STARVING Glaswegians are appealing to medics for food supplements because they can't afford to buy food.

Community dieticians have been approached by those struggling to buy meals and asked for the drinks which are normally prescribed for the sick.

Those in need are then told how to get in touch with services which can help them, including foodbanks and agencies which can give financial advice.

NHS Greater Glasgow and Clyde dietician Hannah Duncan said the situation in which people are finding themselves is "criminal".

She said: "It is sad that people in this country are having to live on foodbank donations.

"I think it is criminal."

Hannah, who is based at the Gartnavel Royal Hospital, leads a programme working with women who have a body mass index (BMI) outwith the normal range.

Prior to this she was a community midwife based in Shettleston.

It was during her time in the community that she saw how desperate some people were.

She said: "We would get people coming to the dietician asking for supplements because they couldn't afford to eat.

"This is a nutritional drink that can be prescribed if your are malnourished.

"People are asking for this because they don't have enough money to buy food. It is not the norm but it is happening."

Some of those in poverty also lack the means to cook food and store it, the expert added. She said: "Every case has its own challenges. Some people have no cooking facilities or even fridges.

"There are also those who don't have cupboard space, or anywhere to store food. They may be living in shared accommodation or waiting to be housed.

"These are things that most of us take for granted."

Chaotic lifestyles faced by those in poverty are further exacerbating their circumstances, added Hannah.

She said: "Your diet is not a priority if your are in difficult circumstances. You are not going to be thinking 'what can I eat that is healthy today?'

"Where you place your diet and eating can be really low on the priority list because there are so many other things going on."

Those with little money to spend on food are more likely to suffer obesity rather than weight loss.

Hannah said: "Cheap, ready-made food provides calories for you money, and more fat and sugar for your money.

FAT carries a lot of flavour and cheaper foods are higher in fat.

"There is a strong gradient that shows that obesity is related to poverty.

"This is because of limited food choices, high- calorie foods, lack of knowledge about healthy eating and cooking skills and a lack of facilities."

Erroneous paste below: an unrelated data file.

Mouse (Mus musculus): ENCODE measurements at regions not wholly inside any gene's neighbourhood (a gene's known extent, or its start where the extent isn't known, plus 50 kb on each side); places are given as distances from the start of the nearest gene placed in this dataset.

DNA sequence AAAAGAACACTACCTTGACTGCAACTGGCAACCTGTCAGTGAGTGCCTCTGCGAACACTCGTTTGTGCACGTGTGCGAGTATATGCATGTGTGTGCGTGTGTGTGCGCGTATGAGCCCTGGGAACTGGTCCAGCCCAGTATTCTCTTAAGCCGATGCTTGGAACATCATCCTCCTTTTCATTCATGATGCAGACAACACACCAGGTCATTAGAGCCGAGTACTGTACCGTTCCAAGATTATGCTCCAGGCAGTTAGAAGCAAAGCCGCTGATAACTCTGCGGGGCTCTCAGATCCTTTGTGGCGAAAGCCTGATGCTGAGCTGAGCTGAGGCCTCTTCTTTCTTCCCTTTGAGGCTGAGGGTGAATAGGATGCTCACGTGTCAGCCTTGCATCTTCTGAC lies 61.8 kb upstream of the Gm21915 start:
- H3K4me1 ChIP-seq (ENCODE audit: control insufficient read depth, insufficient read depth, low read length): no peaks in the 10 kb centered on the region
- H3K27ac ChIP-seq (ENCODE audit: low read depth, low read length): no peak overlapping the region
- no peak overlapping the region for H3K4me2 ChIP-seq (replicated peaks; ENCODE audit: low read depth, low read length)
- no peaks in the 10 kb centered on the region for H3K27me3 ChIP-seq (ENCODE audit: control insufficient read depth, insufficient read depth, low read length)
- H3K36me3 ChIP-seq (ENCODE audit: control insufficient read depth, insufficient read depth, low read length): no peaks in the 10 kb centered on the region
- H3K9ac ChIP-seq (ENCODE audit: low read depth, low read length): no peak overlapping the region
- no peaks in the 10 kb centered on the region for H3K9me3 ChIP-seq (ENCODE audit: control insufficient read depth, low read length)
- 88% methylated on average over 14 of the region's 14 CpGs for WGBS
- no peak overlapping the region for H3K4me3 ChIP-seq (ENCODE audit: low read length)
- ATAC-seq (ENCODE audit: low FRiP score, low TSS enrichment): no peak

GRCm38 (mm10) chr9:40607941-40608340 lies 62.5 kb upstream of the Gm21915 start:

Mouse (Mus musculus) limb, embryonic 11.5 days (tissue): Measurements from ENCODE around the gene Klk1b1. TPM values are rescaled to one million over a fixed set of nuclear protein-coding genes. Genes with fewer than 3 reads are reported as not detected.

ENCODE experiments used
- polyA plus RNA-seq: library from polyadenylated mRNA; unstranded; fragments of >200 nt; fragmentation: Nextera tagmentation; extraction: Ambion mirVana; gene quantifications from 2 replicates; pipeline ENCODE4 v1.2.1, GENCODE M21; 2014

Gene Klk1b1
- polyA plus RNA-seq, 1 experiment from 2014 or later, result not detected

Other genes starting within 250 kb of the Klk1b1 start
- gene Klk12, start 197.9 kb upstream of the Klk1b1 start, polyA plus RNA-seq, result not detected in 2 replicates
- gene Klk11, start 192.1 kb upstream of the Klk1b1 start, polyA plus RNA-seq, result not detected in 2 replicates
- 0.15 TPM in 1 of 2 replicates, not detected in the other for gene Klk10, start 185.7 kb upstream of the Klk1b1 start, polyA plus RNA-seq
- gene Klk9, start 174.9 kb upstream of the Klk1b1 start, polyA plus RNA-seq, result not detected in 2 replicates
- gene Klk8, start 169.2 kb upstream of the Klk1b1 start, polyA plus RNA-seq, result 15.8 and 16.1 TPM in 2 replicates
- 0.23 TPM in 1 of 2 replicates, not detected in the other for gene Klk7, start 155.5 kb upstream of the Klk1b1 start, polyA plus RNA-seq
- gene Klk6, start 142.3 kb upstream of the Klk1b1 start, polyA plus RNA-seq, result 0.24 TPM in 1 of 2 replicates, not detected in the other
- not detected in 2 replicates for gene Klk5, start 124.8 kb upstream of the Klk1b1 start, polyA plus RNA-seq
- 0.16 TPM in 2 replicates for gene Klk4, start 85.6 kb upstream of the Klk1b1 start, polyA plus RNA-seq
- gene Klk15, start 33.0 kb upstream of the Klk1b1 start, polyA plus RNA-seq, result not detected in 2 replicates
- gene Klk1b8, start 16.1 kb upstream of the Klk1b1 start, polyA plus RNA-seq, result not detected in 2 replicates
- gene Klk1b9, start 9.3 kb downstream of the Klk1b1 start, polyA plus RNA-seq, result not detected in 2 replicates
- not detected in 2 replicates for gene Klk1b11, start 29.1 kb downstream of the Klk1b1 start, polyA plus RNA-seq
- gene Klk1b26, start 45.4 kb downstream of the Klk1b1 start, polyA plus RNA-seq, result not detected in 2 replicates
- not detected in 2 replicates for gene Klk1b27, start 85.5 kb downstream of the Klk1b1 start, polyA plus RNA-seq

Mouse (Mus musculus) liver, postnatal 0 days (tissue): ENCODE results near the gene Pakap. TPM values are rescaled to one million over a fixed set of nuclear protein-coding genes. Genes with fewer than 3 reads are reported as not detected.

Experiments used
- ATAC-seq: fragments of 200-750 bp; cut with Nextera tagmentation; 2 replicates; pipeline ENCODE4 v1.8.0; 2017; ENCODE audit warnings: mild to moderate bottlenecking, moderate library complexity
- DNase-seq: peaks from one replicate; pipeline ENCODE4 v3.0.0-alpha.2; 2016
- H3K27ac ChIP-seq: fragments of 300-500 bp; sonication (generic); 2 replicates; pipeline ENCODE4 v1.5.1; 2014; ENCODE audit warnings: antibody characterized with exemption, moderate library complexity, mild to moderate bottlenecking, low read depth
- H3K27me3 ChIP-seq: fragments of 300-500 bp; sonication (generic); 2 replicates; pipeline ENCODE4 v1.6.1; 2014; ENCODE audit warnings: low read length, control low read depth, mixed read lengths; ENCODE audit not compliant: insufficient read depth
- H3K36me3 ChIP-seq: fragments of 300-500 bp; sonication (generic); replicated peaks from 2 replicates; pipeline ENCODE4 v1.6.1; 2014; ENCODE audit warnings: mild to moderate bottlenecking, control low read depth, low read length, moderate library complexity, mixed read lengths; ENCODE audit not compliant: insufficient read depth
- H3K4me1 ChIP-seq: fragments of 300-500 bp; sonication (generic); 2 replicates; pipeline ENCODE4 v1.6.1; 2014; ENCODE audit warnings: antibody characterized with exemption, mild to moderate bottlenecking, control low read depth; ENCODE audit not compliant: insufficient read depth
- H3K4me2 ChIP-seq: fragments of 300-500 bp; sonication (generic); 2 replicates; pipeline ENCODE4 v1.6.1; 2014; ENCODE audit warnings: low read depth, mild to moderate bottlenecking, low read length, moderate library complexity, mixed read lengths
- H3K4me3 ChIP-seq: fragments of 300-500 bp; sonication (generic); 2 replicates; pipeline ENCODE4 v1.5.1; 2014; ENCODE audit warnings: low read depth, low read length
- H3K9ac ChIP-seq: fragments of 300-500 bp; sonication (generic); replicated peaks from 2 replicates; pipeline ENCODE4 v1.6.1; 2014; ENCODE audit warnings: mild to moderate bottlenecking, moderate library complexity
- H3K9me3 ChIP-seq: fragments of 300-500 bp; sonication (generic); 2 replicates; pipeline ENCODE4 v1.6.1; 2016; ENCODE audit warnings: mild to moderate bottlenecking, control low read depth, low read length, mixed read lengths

Poverty is also linked to other illnesses with certain types of cancer more prevalent in areas of deprivation.

These people often have specific nutritional needs which must be met by their diet.

Hannah added: "Cancer is aggressive and it requires energy. A lot of people with cancer are on high calorie diets.

"Cancer is a problem across the board but there are some which are more associated with poverty."

She added that being helped by a foodbank and given the means to put food on the table can help to restore the dignity of those who were otherwise unable to feed themselves and boost their mental wellbeing.

But the contents of these bags should be considered emergency supplies.

These normally consist of tinned fruit and vegetables, tinned meat and fish, dried pasta, rice and cereal.

Hannah said: "The food issued by food banks is a crisis package.

"While some consideration has been given to nutrition this is not a sustained diet, it is simply to feed people in desperate need who would not otherwise have any food to eat."

Hannah had the following advice for those on a budget: "Fresh fruit and vegetables are always preferable to tinned but sometimes this isn't an option.

"If you are going for tinned fruit make sure it is fruit in its own juice, not syrup.

"And fruit and vegetables with different colours contain different vitamins so always strive for a colourful plate."

She added: "As a general rule, we need to eat more fruit and vegetables and cut down on protein foods.

"Breakfast is really important. Ideally we need to eat three meals a day based on wholegrain and wholewheat starchy foods - potatoes, cereal, pasta, rice and bread.

"Every meal should also contain dairy food like milk or cheese for calcium."